When it comes to Naruto characters who warrant further exploration, Hatake Kakashi is at the top of the list. Team 7's cool and collected (but oftentimes aloof and nonsensical) leader is one of the franchise's most popular characters. The hidden lower-half of his face was the subject of rampant speculation from both characters and fans throughout the series' run. The manga's epilogue reveals that Naruto (of course) went on to become the Hidden Leaf's Seventh Hokage. Learning that Kakashi was the Sixth Hokage before him opens up a wealth of potential stories for during the years of his leadership.
With Tsunade itching to retire, and Naruto still immature, Kakashi seems like a perfect fit for the job. He's been a naturally-gifted shinobi since he was a child, but his Sasuke-like snobbery wore off as he grew older and gained more real-world experience. Unlike the similarly-gifted Sasuke, the personal tragedies Kakashi experienced during his formative years humbled him and made him more sympathetic to other people's weaknesses. His life-long rivalry with Might Guy and his obsession with Jiraiya's Make-Out Paradise books added some levity to Kakashi, making him one of the series' most consistent sources of comic relief in addition to one its strongest warriors.
Unfortunately, only a hint of what makes Naruto's sleepy-eyed sensei so intriguing is properly conveyed within the pages of Kakashi's Story. There's a brief nod to his affinity for Make-Out Paradise at the beginning of the book. There's a sequence in which he and Guy—determined to stay active even after incurring a disability in his brawl with Madara—work together and trade a few barbs. There's his regret over losing the Sharingan, the last remaining piece of his connection to Obito. It's almost as if the author was working with a laundry list of the character's familiar traits and once every item was checked off, he felt no need to tell us anything new about Kakashi or take him in an intriguing direction.
The general premise is so clichéd and predictable that the book could have been headlined by any character struggling to accept his role as a leader without anything seeming out of place. The beautiful woman he bumps into is perceptibly hiding something. Kakashi inadvertently becomes a passenger on the airship through a series of “humorous” coincidences. One of the villains has a change of heart after spending time with the hero. It would have been nice if the central conflict were more personal—if this book actually told Kakashi's Story instead of giving us “Die Hard meets Under Siege meets Speed.”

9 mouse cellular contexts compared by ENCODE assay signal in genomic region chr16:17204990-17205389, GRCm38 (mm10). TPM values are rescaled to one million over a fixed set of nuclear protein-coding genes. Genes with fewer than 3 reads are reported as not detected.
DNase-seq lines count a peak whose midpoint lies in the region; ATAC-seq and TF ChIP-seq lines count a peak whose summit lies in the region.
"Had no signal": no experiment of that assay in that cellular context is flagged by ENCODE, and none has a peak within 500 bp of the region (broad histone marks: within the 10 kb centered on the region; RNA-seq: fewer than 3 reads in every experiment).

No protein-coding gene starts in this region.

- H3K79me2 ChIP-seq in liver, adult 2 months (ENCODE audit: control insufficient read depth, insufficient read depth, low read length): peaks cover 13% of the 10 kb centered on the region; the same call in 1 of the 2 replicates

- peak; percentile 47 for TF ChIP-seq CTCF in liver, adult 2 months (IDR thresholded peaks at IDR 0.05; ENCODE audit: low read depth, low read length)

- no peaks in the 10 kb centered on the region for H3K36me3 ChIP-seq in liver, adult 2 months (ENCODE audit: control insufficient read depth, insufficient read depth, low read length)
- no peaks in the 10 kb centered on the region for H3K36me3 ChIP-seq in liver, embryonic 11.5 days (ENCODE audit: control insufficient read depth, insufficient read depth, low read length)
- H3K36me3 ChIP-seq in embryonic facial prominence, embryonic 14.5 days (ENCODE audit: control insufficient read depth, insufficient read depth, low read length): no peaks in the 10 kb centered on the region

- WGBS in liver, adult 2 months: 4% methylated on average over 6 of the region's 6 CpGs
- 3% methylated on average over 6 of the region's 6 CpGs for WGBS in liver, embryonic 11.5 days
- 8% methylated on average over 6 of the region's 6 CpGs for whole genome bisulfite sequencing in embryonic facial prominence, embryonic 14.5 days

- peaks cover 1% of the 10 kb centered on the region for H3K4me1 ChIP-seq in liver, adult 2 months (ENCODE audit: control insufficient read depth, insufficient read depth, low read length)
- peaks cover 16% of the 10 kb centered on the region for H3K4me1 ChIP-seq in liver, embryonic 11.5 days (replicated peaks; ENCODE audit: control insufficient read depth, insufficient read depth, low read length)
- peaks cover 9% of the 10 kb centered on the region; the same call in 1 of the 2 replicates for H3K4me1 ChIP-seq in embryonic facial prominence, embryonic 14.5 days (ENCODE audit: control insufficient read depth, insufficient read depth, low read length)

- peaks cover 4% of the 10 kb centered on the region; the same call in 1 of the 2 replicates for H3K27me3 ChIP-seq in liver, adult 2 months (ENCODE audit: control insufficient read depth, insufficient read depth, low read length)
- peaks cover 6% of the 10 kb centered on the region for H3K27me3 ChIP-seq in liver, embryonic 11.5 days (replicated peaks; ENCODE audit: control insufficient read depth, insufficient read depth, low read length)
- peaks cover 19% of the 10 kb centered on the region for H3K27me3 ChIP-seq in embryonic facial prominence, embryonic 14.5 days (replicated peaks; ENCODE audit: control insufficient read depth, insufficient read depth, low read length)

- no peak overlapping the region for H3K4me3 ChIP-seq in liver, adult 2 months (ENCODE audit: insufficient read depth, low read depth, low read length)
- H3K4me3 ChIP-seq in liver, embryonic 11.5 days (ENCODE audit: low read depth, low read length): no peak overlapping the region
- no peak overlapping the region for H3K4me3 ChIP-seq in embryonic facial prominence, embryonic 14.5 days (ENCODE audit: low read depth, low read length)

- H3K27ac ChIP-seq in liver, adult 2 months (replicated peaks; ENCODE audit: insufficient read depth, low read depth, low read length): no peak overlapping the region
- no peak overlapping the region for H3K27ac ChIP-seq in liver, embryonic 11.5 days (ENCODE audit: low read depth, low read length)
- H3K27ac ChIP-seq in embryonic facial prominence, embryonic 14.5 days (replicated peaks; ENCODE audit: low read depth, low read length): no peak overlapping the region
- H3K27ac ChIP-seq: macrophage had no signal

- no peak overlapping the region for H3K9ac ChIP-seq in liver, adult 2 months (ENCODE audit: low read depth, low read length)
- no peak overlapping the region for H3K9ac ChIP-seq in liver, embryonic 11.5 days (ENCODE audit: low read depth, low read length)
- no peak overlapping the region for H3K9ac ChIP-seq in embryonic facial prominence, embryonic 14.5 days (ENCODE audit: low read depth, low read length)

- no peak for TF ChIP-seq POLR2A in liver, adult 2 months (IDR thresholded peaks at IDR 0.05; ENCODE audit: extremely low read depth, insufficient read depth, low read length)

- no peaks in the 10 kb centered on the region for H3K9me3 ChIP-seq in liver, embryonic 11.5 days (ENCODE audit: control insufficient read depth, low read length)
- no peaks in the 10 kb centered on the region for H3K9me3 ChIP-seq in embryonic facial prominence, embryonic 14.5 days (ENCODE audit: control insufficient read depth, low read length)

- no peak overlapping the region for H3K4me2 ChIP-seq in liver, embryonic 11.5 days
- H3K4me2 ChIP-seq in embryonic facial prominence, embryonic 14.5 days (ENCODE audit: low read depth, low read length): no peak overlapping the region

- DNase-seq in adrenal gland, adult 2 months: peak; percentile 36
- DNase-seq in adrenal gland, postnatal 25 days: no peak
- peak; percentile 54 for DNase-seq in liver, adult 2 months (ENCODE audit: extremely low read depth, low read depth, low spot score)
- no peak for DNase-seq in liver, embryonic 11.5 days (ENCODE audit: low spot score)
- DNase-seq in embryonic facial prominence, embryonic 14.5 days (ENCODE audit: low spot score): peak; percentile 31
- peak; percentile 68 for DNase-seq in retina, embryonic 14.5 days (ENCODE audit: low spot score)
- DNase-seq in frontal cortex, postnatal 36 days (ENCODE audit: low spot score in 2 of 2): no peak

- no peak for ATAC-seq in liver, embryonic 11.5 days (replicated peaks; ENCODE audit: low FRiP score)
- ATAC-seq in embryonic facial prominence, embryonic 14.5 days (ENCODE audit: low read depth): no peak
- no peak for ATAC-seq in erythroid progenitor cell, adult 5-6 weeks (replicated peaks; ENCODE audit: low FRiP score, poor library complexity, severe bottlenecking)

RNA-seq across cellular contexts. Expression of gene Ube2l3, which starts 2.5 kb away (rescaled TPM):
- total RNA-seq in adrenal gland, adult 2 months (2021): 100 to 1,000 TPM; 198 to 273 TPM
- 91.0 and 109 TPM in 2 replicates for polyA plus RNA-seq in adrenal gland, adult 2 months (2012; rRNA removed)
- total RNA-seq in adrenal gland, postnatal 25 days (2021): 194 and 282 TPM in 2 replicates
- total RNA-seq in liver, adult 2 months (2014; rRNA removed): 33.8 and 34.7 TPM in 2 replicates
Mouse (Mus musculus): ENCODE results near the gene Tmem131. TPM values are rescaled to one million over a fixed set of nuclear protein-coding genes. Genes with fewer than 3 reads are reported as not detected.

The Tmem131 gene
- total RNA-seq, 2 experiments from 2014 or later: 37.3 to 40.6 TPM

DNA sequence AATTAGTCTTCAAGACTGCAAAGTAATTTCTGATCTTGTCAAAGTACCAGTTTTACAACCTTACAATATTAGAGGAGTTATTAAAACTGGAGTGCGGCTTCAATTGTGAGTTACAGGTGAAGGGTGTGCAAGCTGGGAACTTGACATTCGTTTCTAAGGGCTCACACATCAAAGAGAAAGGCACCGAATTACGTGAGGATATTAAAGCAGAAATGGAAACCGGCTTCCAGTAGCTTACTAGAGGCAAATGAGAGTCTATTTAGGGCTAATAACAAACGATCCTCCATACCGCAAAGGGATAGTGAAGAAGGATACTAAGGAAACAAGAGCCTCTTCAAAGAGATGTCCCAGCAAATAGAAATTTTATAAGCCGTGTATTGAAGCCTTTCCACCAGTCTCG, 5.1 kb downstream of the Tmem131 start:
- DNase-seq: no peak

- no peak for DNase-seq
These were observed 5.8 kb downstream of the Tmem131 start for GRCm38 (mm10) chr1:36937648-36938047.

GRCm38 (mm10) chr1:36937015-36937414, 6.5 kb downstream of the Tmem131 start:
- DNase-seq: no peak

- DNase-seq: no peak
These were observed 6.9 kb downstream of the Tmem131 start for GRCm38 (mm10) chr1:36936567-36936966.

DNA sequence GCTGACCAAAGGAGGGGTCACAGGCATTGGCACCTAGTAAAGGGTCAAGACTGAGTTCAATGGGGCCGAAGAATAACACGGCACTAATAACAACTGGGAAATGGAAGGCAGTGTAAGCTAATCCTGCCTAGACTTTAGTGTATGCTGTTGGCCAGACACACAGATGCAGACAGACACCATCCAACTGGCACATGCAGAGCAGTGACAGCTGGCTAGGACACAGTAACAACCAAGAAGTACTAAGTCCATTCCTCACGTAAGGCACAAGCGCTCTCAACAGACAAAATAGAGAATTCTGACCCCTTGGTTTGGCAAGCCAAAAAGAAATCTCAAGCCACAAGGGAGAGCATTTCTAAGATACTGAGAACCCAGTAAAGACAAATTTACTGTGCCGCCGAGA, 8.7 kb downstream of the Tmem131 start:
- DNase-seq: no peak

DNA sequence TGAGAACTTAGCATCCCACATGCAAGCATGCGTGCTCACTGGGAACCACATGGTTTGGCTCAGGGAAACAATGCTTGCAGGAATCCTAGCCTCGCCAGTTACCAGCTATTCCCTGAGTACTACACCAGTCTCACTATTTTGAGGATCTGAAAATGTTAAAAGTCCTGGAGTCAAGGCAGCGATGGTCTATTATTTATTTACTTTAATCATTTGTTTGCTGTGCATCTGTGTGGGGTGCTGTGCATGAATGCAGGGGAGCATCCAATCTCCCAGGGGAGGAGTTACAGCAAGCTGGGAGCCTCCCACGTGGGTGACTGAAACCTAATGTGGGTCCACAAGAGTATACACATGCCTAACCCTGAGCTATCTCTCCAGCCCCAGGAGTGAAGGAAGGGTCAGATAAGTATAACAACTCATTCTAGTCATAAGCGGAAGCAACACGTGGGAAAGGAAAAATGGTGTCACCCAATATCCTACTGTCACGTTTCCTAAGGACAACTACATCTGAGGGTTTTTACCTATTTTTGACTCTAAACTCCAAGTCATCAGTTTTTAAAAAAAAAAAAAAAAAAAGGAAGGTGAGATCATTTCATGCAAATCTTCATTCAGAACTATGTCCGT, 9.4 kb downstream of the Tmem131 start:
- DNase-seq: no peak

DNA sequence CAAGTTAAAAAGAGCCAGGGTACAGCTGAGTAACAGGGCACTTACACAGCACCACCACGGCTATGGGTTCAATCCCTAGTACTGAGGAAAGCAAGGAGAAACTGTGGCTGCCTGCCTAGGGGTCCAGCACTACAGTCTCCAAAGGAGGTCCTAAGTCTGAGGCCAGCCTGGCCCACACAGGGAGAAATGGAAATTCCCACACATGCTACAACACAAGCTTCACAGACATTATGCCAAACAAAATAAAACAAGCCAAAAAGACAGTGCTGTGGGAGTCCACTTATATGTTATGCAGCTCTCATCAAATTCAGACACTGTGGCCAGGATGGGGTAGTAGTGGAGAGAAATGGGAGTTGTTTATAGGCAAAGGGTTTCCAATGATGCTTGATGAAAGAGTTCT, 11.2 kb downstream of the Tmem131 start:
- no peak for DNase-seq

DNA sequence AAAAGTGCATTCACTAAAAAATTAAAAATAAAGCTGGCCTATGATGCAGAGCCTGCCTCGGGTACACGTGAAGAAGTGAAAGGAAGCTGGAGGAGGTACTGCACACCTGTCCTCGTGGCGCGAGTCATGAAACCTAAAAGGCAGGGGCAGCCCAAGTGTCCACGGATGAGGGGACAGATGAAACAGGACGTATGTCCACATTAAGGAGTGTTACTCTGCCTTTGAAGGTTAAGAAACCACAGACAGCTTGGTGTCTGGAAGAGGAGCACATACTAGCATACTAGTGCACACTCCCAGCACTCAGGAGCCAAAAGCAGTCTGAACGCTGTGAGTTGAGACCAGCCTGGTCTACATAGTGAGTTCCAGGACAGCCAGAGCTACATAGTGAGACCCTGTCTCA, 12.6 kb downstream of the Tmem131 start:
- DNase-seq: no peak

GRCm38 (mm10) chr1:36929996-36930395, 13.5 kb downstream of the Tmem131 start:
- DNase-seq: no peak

Tired story elements aside, the plot suffers because of the novel medium's lack of visual representation. With its abundant action and visual gags, Naruto is perfectly suited to visual mediums like anime and manga. Some of the techniques shinobi use in this world are confusing enough without having to read detailed descriptions of them. Gags like Tsunade clonking Naruto on the head and producing a cartoonishly large bump go over better when the audience can actually see them. While never off-putting, the prose is often simple and, at times, almost lackluster. It makes for a fast read, but not a memorable one.
While a handful of typos made it into the final product, it's the incorrect information that's most distracting. The Infinite Tsukuyomi, the forbidden technique that put the entire world in a perpetual dream state and was such an integral part of the end of the series, is called the Infinite “Tsukiyomi” on more than one occasion. Tenten, who only appears briefly toward the end of the novel, is referred to with a male pronoun on the one occasion that calls for it. In fairness, these are probably errors in translation, and the book's translator may not be familiar with the parent series. Still, these seem like easy enough issues for a Naruto-savvy copyeditor to catch.
While not an error per se, I wish there was more consistency between the various Naruto translations.